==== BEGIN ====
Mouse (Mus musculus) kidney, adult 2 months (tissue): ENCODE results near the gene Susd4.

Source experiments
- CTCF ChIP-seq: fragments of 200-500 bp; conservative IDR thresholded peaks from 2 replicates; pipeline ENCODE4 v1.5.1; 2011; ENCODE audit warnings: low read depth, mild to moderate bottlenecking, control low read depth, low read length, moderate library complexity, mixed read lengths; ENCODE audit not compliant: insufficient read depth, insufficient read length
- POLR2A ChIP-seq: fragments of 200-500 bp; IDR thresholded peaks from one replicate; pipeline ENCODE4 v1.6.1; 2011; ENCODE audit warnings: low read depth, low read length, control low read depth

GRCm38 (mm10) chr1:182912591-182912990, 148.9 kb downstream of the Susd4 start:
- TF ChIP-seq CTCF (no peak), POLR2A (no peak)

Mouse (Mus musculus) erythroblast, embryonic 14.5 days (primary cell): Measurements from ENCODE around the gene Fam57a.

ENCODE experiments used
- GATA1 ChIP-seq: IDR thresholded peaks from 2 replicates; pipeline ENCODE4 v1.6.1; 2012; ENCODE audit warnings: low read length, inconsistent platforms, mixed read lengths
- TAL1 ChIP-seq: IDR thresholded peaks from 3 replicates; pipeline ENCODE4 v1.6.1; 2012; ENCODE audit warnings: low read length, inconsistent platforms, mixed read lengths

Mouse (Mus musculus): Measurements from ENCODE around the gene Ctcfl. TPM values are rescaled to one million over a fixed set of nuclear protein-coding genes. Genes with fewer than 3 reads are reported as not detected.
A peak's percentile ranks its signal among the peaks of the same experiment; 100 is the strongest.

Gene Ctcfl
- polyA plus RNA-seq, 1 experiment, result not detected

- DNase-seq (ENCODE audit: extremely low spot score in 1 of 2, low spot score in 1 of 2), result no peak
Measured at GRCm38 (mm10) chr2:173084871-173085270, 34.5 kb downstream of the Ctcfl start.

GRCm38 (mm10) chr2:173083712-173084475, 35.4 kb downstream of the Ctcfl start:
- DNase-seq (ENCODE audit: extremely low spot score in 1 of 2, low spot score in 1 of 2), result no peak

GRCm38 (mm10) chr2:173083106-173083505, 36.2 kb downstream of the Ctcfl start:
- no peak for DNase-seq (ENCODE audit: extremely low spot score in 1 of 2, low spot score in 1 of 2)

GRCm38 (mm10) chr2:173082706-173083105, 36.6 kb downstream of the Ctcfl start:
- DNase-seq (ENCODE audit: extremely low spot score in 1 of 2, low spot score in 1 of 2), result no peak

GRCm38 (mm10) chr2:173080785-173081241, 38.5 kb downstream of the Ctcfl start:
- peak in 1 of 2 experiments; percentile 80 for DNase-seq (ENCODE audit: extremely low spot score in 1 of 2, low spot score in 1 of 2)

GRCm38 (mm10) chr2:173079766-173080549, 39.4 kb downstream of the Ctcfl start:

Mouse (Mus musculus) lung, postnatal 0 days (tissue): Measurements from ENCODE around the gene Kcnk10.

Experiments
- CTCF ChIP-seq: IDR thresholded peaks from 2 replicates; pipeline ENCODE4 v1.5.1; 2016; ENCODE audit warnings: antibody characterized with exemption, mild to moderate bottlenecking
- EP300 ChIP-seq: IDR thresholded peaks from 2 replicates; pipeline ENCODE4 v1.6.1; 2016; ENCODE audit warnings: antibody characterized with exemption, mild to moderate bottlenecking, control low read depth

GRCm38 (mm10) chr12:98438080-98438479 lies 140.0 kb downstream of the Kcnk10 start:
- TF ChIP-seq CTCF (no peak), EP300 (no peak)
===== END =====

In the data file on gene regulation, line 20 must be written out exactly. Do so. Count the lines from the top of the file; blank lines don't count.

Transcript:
- no peak for DNase-seq (ENCODE audit: extremely low spot score in 1 of 2, low spot score in 1 of 2)